3) Maintain your connections with friends and family
 
The confinement regulations put forward may have increased our feelings of isolation and loneliness. A part of this anxiety could stem from our internal biology in that we are social beings. On Maslow’s (1943) Hierarchy of Human Needs, “Love and Belonging” falls after physiological (e.g. air, food and water) and basic safety needs (e.g., a place to sleep, clothes to wear, etc.). Once these first two levels of needs have been fulfilled, Love and Belonging (the third pillar) must be tended to. In light of the COVID-19 pandemic, our social needs are even harder to attend to. A phone call, skype/zoom video chats, or even online messaging are all great ways to stay connected. If you’re feeling lonely, this may be a way to reach out to your friends and family.
 
4) Monitor your social media and news time
 
Right now, we have endless stream of data and information being flooded across every available platform, where such sense of endlessness is more than enough to bring our anxiety up. A way to control this source of anxiety is to limit your exposure to media. One way to achieve this is by setting aside a specific time, during the day, to read the news and browse social media. When falling outside of this designated timeframe, try avoiding Covid-19 related content.
 
5) Keeping active, even at home
 
Staying active is important in the fight against anxiety. Going for a walk (and of course respecting the Public Health guidelines) can be a great way to not only get some fresh air, but also the opportunity to change up the scenery. While at home, once again, technology can greatly help. There are many fun workout videos using body weight as well as yoga/pilates videos that could be done at home. Even walking around the room with some good music on could be a way to keep moving.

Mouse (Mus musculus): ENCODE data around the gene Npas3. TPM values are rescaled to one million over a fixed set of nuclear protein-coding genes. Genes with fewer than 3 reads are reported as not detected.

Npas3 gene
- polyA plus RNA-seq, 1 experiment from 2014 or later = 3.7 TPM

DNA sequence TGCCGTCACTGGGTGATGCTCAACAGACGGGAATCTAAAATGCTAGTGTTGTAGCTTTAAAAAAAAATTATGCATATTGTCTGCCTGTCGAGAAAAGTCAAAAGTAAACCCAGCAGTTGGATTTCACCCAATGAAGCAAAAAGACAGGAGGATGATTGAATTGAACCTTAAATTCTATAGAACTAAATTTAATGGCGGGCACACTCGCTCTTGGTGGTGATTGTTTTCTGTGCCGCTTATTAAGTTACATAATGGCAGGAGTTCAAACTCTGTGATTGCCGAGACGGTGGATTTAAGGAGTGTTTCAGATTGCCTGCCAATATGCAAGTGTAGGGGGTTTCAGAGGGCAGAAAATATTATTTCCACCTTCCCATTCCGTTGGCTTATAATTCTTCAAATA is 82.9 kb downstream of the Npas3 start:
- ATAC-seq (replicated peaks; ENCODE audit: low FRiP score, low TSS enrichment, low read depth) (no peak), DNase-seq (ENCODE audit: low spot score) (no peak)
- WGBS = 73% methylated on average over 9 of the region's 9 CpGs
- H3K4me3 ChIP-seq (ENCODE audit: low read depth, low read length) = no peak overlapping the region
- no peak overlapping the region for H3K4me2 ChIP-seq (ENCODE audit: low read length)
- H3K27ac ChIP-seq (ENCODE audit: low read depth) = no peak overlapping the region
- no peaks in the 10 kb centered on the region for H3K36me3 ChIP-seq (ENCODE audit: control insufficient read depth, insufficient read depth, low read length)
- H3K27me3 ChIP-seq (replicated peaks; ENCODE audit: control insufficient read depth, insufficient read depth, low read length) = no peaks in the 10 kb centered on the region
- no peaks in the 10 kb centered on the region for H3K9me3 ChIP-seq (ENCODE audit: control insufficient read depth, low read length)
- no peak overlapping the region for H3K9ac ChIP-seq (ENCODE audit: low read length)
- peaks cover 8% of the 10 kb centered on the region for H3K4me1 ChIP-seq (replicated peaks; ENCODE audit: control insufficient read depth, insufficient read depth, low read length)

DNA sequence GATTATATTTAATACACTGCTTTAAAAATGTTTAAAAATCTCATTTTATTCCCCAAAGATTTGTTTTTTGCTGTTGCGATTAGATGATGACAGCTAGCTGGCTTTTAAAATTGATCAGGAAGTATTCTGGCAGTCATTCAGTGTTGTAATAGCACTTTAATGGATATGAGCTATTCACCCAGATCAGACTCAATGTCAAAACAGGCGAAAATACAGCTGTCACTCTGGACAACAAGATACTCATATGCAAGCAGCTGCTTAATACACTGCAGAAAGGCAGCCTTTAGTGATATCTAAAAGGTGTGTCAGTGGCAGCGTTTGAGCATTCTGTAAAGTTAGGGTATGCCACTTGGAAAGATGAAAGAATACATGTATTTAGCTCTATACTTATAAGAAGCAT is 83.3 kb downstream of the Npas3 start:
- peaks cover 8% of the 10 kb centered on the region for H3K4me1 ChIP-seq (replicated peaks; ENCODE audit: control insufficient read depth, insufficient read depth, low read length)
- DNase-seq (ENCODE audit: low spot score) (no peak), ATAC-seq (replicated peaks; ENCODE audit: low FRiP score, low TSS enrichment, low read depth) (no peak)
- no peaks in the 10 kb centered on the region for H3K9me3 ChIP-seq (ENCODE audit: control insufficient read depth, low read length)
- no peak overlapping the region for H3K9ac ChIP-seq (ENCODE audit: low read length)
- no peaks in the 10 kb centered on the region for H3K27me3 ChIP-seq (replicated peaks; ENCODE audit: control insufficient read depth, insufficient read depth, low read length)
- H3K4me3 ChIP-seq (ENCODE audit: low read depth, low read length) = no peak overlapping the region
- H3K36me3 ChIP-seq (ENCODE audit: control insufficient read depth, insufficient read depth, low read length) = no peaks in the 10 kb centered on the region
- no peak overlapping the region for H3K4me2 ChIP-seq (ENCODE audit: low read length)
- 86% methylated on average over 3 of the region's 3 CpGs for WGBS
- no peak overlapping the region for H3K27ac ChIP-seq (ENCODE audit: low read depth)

Anxiety is a heightened mental state, but it’s one that can be reduced with some practice and time. It’s a step-by-step process that takes time and work, especially with all the added uncertainties that accompany the pandemic. The important thing is to not give up and to remember that you are equipped with many useful tools. Don’t hesitate to use them!
“The only thing to fear, is fear itself”
U.S. President Franklyn D. Roosevelt, March 4th, 1933
 
 
References
1. Ankrom, S. (2020, April 03). Deep Breathing Exercises to Reduce Anxiety. VeryWellMind.
https://www.verywellmind.com/abdominal-breathing-2584115

 2. Maslow, A. H. (1943). A theory of human motivation. Psychological Review, 50, 370-396

 3. Gardener, B., Lally, P., Wardle, J. (2012). Making health habitual: the psychology of “habit-formation” and general practice. British Jo